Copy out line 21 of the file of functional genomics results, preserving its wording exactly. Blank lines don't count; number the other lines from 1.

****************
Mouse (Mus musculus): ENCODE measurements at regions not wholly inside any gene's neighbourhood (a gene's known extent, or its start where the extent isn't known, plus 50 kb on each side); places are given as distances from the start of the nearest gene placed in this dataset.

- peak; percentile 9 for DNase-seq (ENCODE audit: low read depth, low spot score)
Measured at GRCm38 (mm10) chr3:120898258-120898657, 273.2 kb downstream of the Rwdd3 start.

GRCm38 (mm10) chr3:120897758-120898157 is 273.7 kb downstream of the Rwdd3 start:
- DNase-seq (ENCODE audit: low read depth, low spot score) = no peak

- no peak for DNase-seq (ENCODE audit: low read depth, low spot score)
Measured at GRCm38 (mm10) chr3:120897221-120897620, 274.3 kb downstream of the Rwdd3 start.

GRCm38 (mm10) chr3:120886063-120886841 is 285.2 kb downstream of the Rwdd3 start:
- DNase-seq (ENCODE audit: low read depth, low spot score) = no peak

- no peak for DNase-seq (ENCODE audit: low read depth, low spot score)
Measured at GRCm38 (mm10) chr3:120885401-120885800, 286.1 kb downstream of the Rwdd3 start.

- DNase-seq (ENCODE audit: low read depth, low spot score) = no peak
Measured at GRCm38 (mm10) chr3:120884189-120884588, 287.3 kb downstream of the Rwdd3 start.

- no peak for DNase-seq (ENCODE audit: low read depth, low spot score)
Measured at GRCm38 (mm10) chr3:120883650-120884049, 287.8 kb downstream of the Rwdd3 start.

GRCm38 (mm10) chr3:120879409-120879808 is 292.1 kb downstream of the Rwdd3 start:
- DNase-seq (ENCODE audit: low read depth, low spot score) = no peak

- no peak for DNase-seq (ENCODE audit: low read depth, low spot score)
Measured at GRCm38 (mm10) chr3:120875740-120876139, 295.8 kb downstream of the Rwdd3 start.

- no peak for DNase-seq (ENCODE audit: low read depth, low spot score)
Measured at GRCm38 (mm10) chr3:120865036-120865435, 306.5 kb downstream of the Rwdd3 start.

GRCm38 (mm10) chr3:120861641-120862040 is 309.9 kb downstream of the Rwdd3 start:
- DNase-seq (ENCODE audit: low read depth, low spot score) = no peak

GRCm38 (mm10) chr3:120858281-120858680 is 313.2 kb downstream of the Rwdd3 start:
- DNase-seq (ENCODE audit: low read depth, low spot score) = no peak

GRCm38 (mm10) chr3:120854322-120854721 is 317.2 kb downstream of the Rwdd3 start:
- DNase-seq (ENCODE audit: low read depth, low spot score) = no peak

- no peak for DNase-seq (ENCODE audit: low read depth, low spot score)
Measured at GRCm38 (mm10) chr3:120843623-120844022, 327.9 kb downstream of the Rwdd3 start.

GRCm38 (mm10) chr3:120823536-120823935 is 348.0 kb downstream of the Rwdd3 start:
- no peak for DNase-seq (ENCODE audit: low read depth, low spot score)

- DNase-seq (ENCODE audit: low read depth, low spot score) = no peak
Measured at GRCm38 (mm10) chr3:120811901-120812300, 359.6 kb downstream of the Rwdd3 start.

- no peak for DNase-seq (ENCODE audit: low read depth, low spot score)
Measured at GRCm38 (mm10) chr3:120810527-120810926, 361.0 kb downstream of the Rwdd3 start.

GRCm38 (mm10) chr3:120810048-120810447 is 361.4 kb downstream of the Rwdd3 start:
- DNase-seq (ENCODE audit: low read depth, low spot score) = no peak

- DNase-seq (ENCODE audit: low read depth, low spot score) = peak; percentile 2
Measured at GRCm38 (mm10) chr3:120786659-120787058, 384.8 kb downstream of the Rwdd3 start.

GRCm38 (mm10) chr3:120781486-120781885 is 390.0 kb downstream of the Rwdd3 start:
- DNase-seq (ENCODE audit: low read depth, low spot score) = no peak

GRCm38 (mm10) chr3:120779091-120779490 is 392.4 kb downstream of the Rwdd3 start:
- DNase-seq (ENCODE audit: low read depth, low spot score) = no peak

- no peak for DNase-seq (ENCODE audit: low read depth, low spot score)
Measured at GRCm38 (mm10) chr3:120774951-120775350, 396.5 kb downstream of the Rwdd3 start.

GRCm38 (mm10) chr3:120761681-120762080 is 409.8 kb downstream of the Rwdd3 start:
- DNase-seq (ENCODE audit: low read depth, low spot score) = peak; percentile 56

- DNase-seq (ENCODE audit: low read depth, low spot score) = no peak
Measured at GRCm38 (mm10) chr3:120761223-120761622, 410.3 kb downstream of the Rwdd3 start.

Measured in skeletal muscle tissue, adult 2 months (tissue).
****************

Measured at GRCm38 (mm10) chr3:120865036-120865435, 306.5 kb downstream of the Rwdd3 start.